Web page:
A retrospective study to assess the effect of age at diagnosis (AD) of patients with Hodgkin’s Lymphoma (HL) on the development of physical late effects (secondary malignancies, hyperthyroidism, fatigue), depressive symptoms and quality of life (QOL) using the Impact of Cancer (positive and negative scales) Questionnaire.
280 Hodgkin’s Lymphoma (HL) survivors from St. Bartholomew’s Hospital, London were divided into two groups; 57 Childhood (AD≤17 years) Hodgkin’s Lymphoma (CHL) and 223 Adult (AD≥18 years) Hodgkin’s Lymphoma (AHL). Chi-square/Fisher’s exact tests and logistic regression analyses were conducted to identify the effect of AD on late effects; adjusting for histological subtype (HS) and treatment modality (TM). For IOC, two separate hierarchical linear regression analyses were conducted to examine the combined association of; (i) AD, HS and TM (ii) AD, HS, TM and the late effects on IOC.
CHL survivors were four times more likely to develop a secondary malignancy than AHL survivors (P=0.011). AD was not associated with hyperthyroidism, fatigue or depression. Higher negative IOC scores were significantly associated with lower levels of social support and two or more medical co-morbidities (P≤0.001). Although there was no significant association between AD and negative IOC, lower positive IOC scores were significantly associated with CHL (P=0.040).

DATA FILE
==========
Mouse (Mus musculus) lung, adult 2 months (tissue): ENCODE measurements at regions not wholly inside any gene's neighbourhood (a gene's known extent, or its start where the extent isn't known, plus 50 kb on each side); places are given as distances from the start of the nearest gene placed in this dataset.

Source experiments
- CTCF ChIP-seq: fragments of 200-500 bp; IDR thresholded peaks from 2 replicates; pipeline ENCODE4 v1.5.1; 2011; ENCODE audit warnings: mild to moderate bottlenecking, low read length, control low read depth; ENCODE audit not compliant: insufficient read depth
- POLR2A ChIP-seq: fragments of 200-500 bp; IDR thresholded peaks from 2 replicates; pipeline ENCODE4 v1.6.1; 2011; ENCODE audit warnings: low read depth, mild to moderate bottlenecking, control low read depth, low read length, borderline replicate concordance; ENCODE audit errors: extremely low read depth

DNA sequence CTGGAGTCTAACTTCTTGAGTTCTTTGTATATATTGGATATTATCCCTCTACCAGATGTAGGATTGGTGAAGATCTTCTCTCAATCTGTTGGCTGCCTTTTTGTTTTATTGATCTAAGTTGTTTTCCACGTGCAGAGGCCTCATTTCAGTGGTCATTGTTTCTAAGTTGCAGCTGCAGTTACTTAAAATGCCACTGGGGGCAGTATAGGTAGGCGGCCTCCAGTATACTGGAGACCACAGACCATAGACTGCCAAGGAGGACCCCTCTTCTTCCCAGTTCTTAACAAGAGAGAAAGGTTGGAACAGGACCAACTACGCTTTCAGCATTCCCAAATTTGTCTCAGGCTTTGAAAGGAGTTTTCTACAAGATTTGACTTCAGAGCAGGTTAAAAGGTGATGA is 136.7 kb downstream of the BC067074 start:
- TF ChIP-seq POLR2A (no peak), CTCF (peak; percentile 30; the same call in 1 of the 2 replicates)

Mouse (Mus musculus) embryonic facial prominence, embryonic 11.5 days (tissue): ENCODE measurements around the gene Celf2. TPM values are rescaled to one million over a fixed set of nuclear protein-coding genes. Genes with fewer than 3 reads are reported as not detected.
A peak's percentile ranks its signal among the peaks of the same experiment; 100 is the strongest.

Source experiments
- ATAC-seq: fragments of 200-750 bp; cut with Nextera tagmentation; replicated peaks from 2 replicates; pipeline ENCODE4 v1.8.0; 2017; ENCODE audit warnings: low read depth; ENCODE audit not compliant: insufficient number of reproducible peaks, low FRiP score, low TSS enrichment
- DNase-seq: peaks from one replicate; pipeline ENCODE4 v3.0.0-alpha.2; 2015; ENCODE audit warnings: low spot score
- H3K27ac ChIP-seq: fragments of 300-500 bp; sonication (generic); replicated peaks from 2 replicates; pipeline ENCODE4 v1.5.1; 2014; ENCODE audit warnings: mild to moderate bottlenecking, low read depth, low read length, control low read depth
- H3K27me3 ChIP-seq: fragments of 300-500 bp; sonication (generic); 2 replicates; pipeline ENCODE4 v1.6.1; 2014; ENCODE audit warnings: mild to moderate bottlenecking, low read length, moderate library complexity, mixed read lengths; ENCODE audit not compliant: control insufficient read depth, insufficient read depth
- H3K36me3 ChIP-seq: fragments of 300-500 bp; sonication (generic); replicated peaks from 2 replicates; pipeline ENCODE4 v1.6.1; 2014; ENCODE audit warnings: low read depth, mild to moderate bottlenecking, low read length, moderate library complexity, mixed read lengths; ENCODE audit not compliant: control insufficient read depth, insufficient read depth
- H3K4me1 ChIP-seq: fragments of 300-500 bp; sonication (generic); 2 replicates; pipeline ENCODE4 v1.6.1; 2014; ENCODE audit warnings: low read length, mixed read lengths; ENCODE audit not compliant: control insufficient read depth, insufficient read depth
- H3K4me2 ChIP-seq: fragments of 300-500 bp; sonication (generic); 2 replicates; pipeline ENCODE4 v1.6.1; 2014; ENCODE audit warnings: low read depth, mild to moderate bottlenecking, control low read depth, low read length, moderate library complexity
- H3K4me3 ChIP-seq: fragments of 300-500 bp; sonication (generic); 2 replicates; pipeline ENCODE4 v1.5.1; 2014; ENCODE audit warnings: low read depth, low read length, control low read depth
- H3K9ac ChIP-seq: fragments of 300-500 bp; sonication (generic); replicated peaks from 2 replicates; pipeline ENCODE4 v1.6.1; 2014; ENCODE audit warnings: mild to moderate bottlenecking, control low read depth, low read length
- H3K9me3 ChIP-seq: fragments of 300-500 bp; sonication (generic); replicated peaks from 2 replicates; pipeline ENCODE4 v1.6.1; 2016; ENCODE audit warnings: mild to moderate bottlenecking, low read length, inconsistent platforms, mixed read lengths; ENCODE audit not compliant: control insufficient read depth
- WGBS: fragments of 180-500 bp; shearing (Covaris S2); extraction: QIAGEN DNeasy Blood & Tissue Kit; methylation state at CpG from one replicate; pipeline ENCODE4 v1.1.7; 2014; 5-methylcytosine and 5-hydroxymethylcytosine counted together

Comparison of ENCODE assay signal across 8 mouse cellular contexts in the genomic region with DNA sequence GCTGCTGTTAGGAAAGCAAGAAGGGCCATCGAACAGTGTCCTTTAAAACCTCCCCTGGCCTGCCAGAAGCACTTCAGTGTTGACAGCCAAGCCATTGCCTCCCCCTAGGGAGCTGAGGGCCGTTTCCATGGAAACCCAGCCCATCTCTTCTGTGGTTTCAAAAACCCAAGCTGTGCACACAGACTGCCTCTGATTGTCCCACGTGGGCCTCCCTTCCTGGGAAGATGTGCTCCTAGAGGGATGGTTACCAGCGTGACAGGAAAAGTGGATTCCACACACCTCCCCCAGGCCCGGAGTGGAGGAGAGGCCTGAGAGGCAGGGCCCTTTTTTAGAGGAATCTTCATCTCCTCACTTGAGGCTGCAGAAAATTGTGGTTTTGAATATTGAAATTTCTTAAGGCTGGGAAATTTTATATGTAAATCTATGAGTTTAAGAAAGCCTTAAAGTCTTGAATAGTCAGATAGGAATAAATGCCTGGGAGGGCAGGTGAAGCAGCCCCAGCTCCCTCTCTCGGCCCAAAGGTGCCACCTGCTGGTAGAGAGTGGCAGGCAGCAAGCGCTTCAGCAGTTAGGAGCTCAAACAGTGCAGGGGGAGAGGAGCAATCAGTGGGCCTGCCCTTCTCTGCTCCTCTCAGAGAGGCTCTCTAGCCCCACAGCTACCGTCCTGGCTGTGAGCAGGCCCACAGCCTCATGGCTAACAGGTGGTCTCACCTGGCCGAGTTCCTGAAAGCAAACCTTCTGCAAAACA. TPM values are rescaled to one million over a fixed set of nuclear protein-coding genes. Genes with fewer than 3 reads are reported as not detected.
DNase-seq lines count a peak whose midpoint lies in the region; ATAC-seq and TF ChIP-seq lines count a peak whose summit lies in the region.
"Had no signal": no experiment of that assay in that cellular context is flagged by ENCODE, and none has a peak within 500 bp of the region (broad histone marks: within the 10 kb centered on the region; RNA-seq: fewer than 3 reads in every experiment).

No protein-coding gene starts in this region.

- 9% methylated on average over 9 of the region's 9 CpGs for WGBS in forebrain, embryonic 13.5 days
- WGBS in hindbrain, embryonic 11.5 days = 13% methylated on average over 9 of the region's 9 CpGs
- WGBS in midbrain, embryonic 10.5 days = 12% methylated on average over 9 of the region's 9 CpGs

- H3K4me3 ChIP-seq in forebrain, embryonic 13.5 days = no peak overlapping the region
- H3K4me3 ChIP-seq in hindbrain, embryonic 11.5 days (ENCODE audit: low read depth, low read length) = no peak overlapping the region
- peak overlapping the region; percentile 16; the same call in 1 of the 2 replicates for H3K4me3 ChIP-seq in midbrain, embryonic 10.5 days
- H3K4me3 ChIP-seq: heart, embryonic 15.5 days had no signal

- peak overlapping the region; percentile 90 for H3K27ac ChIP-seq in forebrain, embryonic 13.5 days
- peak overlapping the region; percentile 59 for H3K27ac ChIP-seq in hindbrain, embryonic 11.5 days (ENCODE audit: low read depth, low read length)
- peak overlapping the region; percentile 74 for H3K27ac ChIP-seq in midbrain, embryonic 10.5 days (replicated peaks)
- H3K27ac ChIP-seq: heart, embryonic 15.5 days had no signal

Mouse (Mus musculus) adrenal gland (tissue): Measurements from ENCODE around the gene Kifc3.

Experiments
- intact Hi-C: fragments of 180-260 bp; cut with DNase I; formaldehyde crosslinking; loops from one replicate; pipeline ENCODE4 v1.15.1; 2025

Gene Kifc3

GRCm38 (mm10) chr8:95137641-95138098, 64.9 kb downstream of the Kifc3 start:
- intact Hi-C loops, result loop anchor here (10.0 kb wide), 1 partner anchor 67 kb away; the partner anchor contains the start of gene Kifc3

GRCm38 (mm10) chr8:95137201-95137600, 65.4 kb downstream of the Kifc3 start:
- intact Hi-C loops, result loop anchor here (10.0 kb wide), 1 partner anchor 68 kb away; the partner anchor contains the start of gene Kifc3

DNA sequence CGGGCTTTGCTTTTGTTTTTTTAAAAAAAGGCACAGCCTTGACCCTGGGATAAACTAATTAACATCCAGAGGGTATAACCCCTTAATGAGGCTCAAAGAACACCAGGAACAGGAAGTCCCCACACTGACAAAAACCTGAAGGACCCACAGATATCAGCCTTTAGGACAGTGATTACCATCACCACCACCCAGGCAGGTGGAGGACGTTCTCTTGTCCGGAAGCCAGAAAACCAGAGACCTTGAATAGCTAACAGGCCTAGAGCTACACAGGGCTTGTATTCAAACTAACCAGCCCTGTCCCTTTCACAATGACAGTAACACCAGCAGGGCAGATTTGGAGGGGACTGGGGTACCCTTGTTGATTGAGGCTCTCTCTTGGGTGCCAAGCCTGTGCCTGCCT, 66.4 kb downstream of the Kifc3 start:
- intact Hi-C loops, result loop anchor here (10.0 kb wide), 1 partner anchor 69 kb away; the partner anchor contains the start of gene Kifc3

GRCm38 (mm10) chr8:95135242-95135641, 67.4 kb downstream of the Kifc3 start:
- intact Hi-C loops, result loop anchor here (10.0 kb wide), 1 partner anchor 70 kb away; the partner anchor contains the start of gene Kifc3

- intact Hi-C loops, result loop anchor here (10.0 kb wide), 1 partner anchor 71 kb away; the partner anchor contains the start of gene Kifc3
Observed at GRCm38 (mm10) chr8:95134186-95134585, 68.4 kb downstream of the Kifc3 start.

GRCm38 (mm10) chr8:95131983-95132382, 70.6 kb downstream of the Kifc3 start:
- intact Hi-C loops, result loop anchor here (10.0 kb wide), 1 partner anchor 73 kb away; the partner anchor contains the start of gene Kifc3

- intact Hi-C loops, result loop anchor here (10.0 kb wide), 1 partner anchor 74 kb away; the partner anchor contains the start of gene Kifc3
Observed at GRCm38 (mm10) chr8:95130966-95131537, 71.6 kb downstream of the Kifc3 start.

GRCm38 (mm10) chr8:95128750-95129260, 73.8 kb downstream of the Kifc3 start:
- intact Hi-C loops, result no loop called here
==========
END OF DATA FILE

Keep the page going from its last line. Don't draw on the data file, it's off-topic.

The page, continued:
CHL survivors may benefit from more vigorous screening for secondary malignancies to enable their early detection and treatment. QOL varies in different groups and those with less social support and more medical co-morbidities would benefit from interventions to reduce negative IOC. An early psychological intervention to increase positive IOC and resilience for young people with HL may also improve their future QOL as long-term CHL survivors.
Gribben:Celgene: Research Funding; Pharmacyclics: Honoraria; Roche: Honoraria.
Asterisk with author names denotes non-ASH members.